- National Education Association local affiliates
- Los Angeles
- American Federation of Teachers state affiliates
- West Virginia
- American Federation of Teachers local affiliates
- Los Angeles
Melissa Cropper, President of the Ohio Federation of Teachers
“It’s shameful that McDonald’s is using the tragic underfunding of our public schools as a marketing opportunity. Teachers should never have to sacrifice their students’ health in order to earn a few extra resources for their classrooms. Through McTeacher’s Nights, McDonald’s is exploiting cash-strapped schools to hawk a junk food brand that is making children sick.”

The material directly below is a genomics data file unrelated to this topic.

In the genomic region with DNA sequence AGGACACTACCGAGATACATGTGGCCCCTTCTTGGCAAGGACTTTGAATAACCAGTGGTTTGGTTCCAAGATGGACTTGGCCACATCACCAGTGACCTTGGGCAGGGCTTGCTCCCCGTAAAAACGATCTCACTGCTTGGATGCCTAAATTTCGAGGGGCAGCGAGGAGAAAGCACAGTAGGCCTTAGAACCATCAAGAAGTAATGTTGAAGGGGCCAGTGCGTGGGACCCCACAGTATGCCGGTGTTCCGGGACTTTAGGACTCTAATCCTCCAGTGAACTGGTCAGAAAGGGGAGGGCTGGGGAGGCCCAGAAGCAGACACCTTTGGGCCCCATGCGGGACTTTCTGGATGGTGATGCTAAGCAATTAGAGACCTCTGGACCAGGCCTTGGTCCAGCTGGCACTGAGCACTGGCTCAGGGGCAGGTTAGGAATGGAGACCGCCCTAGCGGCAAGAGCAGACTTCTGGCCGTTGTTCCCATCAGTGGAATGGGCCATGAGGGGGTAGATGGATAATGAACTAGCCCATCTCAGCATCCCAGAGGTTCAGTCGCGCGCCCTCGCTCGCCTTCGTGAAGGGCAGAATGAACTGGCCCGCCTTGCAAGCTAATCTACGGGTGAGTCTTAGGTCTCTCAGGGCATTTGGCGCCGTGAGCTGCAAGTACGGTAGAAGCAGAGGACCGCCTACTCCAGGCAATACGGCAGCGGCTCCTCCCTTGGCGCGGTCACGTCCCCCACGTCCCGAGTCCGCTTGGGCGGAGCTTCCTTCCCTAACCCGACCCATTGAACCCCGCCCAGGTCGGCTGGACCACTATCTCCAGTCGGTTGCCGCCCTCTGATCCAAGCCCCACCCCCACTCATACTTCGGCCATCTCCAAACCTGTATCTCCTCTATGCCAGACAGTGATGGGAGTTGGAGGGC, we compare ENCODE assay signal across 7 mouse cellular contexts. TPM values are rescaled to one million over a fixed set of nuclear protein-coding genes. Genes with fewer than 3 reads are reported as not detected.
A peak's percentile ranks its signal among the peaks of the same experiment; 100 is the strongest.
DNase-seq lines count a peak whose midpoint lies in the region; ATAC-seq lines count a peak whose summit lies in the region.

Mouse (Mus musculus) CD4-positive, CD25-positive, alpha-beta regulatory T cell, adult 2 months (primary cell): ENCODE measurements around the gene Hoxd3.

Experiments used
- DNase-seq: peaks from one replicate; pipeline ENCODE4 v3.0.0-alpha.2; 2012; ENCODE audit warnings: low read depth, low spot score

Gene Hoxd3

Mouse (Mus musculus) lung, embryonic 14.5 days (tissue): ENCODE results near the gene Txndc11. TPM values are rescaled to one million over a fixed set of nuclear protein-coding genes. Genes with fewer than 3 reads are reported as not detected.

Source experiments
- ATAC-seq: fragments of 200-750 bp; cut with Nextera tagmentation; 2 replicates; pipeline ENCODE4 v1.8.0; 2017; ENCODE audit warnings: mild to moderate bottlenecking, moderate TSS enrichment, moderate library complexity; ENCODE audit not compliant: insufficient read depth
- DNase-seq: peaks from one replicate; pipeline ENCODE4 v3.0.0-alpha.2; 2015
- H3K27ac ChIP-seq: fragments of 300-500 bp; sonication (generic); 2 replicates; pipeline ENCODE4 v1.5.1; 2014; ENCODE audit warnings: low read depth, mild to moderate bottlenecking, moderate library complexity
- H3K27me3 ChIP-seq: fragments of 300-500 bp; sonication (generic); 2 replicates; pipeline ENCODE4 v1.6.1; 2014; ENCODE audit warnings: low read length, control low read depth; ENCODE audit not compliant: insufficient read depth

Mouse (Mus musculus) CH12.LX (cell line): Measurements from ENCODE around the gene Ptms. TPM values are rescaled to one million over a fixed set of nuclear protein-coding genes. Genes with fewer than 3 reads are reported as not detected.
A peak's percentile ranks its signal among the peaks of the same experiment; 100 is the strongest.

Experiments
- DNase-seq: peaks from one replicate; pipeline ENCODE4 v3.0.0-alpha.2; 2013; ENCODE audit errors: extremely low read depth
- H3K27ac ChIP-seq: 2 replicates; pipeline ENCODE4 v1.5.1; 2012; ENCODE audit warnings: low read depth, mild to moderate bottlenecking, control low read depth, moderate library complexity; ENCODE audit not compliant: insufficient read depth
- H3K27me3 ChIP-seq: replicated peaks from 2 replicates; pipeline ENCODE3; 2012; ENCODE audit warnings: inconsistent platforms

Andy Ford, President of the Florida Education Association
“Teachers should never have to choose between funding their classrooms and teaching their students to grow into healthy adults. We are proud to stand with our teachers in promoting our students’ health, not the profits of a multi-billion dollar corporation.”
Eric C. Heins, President of the California Teachers Association
“As educators we care deeply about the well-being and safety of our students. The science on this issue is clear: junk food is not only bad for children’s health, but is one of the leading causes of diseases like obesity and Type 2 diabetes. That is why we urge McDonald’s to stop targeting our children.”
Richard Stutman, President of the Boston Teachers Union